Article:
Wheelan is the author of numerous popular textbooks on economics and public order and overcomes such problems because he is a skilled craftsman. The anecdotes feel curated and hard earned. It’s not just accuracy or truthfulness; From set pieces in Vietnam and Chile and Tanzania to memories of previous trips and life in Hanover, NH, Wheelan is getting better and better at pacing to chapter titles and tantalizing sub-headings. (“To sum it up again: if everything had gone well, our trip would be a rickshaw, bus, night train. Everything didn’t go well.”)
The best aspects of the book – less PJ O’Rourke and more Dave Barry – make us fall more and more in love with the family as they develop a kind of camaraderie during the war. Under no circumstances is there as much work to do to complete the daily, hourly, or even minute-by-minute dance to get a family to work, but the process is all the more intimate and dramatic when it comes to meeting a dysfunctional recruiter on the way escape Bolivian salt flats.
Are we in great shape while we are in danger? It’s easy to find the idea exhausting in 2021, when we’re largely stuck at home while the actual citizens of America try to overthrow the government and express their inalienable right to disregard basic safety directives. But Wheelan’s writing is too engaging, revealing, and downright pleasant to reject outright. Also: A negative review that is hard to imagine could lead to a downright unpleasant visit from at least one angry Wheelan.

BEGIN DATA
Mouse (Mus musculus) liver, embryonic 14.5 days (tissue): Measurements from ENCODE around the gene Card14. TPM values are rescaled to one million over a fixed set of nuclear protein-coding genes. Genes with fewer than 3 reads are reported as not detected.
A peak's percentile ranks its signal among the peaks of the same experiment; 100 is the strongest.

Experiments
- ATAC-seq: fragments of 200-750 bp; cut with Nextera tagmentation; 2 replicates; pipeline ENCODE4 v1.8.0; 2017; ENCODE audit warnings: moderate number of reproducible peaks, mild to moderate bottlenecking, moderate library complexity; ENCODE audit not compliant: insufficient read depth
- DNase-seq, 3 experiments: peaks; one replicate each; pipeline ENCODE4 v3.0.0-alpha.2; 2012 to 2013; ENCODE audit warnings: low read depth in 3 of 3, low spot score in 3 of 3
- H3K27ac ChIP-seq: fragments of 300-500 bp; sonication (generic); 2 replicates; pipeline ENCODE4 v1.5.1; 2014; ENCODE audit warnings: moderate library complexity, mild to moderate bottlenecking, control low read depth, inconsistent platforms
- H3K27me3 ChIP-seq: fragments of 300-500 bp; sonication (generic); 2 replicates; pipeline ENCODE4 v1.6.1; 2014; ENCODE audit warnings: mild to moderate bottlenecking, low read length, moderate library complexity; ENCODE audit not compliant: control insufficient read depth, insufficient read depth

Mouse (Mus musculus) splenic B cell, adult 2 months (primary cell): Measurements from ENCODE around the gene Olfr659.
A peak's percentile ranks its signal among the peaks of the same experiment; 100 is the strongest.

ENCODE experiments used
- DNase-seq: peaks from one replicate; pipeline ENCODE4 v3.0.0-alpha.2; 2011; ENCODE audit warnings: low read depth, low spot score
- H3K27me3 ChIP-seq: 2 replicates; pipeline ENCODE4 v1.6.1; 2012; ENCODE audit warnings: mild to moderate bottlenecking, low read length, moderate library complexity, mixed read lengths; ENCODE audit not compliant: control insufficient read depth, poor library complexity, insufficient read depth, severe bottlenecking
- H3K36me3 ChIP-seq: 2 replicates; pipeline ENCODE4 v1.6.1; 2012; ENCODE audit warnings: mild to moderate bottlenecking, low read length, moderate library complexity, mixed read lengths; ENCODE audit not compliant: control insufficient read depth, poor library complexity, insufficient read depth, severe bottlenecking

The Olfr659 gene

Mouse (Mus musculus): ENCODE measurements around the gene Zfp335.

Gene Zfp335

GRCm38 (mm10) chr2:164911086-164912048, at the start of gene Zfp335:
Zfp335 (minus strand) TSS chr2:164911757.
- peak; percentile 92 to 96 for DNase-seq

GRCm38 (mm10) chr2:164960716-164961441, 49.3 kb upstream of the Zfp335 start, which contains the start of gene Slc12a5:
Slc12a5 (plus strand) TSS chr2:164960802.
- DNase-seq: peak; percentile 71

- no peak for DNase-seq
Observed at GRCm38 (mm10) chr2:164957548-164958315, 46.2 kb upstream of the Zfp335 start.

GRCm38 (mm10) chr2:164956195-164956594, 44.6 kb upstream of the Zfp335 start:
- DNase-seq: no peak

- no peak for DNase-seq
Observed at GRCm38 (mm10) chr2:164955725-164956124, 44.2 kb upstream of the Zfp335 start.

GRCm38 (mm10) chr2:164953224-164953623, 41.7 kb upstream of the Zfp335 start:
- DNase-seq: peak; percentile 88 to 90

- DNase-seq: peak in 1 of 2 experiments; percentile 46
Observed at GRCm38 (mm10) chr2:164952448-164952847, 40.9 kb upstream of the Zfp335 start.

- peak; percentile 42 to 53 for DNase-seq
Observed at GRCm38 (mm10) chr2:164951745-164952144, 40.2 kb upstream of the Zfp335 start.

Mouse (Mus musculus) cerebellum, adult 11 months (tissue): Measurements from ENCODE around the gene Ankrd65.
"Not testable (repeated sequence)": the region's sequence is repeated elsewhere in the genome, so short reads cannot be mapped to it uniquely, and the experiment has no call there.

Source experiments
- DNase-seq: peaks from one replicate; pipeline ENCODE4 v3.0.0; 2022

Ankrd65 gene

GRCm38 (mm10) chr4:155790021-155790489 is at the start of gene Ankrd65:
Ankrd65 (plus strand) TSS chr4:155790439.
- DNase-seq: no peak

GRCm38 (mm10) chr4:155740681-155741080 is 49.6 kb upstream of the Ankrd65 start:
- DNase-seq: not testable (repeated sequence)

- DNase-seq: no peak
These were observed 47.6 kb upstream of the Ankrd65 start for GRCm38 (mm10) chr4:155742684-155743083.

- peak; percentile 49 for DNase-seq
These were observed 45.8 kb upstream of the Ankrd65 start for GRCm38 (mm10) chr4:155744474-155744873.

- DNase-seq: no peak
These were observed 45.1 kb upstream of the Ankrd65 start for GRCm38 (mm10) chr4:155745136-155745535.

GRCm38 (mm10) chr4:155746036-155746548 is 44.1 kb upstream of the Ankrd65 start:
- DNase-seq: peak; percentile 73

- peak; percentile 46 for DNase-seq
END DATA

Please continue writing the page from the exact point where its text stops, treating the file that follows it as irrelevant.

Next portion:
A melancholy darkness hangs over every book like this because every journey has to end. But Wheelan gives the imminent resumption of normal life a new shine. The dogs that have returned to the house fall asleep in the usual places. The children are moving out. A new routine forms. For many months after the trip, Wheelan admits, he can’t even look at the travel section of the newspaper.
In any case, we can hold on to it: “Some countries will be more difficult to visit or less safe; others are becoming more accessible, ”writes Wheelan. “One thing will never change: happiness favors those who get their passports and leave.”
Deuel is the author of “Friday Was the Bomb: Five Years in the Middle East”.